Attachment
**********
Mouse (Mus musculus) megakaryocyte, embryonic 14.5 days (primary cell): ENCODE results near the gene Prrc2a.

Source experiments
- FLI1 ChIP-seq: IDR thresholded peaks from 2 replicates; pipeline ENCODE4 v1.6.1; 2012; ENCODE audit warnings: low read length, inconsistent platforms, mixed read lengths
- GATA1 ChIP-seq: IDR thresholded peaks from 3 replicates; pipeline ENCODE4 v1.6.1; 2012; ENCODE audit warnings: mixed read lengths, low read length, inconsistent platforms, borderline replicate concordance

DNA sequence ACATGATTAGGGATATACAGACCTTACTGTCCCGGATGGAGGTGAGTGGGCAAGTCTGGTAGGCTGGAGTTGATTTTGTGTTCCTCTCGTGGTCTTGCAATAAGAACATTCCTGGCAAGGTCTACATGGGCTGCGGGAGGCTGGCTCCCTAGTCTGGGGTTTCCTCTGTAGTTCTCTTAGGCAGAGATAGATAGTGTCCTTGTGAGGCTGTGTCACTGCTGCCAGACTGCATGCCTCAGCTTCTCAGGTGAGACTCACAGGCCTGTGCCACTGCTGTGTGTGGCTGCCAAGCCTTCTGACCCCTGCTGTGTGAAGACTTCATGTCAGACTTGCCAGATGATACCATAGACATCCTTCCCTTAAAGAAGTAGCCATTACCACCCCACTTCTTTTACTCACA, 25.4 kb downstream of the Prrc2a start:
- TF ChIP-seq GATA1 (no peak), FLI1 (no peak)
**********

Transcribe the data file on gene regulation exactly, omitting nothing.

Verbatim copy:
Mouse (Mus musculus) megakaryocyte, embryonic 14.5 days (primary cell): ENCODE results near the gene Prrc2a.

Source experiments
- FLI1 ChIP-seq: IDR thresholded peaks from 2 replicates; pipeline ENCODE4 v1.6.1; 2012; ENCODE audit warnings: low read length, inconsistent platforms, mixed read lengths
- GATA1 ChIP-seq: IDR thresholded peaks from 3 replicates; pipeline ENCODE4 v1.6.1; 2012; ENCODE audit warnings: mixed read lengths, low read length, inconsistent platforms, borderline replicate concordance

DNA sequence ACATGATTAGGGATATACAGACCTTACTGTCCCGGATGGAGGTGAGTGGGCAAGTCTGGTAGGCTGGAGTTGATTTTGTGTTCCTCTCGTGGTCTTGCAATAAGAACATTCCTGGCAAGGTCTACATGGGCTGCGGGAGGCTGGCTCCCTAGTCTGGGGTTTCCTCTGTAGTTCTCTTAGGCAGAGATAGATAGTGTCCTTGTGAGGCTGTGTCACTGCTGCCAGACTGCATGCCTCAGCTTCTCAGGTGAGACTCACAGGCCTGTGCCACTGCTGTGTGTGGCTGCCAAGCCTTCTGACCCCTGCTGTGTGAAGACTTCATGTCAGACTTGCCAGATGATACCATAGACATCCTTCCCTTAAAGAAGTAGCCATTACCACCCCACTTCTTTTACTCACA, 25.4 kb downstream of the Prrc2a start:
- TF ChIP-seq GATA1 (no peak), FLI1 (no peak)